Just not girly: Clothes, appearance and 'alternative' femininities.

HOLLAND, Samantha. (2002). Just not girly: Clothes, appearance and 'alternative' femininities. Doctoral, Sheffield Hallam University (United Kingdom)..

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Abstract

The research focuses on 'alternative' femininities through the participants' narratives about their clothing, appearance, and body modifications. It examines how these are used to signal continuing resistance to certain traditional notions about femininity and how this resistance links to wider discourses about gender, categorising traditional and unconventional femininities, and anxieties about the possibilities of ageing 'differently'. The research is empirically-based, with data collected via a leaflet and 'snowball sampling, using semi-structured taped interviews with twenty participants who self-identified as resisting traditional sorts of appearance associated with femininity. Interviews were carried out in South and West Yorkshire in 1997 and 1998. The study contributes to existing work in fashion theory and subcultural theory by bringing ideas about gender identities and resistance into relationship with theorising the body.The research is an analysis of narratives about femininities, and examines the many paradoxes and tensions managed by the participants in constructing and maintaining their appearance. The research found that resisting some elements of traditional femininity did not mean that the interviewees saw themselves as unfeminine and, in fact, they used 'recuperative' strategies in order to define themselves as feminine. The participants enjoyed many of the pleasurable aspects of femininity whilst also strongly disputing the idea that they were in any way 'fluffy' or 'girly'. Even though the women located themselves in discourses of non-conformity they simultaneously attempted to 'normalise' in other ways particularly when related to narrowing gendered boundaries of age.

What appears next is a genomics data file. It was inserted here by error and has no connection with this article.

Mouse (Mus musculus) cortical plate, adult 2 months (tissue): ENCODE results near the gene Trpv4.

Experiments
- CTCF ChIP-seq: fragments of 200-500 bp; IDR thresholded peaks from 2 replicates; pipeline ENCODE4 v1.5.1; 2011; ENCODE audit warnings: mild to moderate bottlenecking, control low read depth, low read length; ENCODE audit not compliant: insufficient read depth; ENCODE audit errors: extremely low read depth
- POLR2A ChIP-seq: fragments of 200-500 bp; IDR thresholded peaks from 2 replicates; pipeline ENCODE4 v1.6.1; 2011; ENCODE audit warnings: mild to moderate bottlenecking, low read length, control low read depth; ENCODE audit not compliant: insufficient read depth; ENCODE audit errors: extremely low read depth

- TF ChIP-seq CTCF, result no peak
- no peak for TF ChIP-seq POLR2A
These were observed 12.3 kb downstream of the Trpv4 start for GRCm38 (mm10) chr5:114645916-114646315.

Item Type: Thesis (Doctoral)
Additional Information: Thesis (Ph.D.)--Sheffield Hallam University (United Kingdom), 2002.
Research Institute, Centre or Group: Sheffield Hallam Doctoral Theses
Depositing User: EPrints Services
Date Deposited: 10 Apr 2018 17:20
Last Modified: 10 Apr 2018 17:20
URI: http://shura.shu.ac.uk/id/eprint/19812

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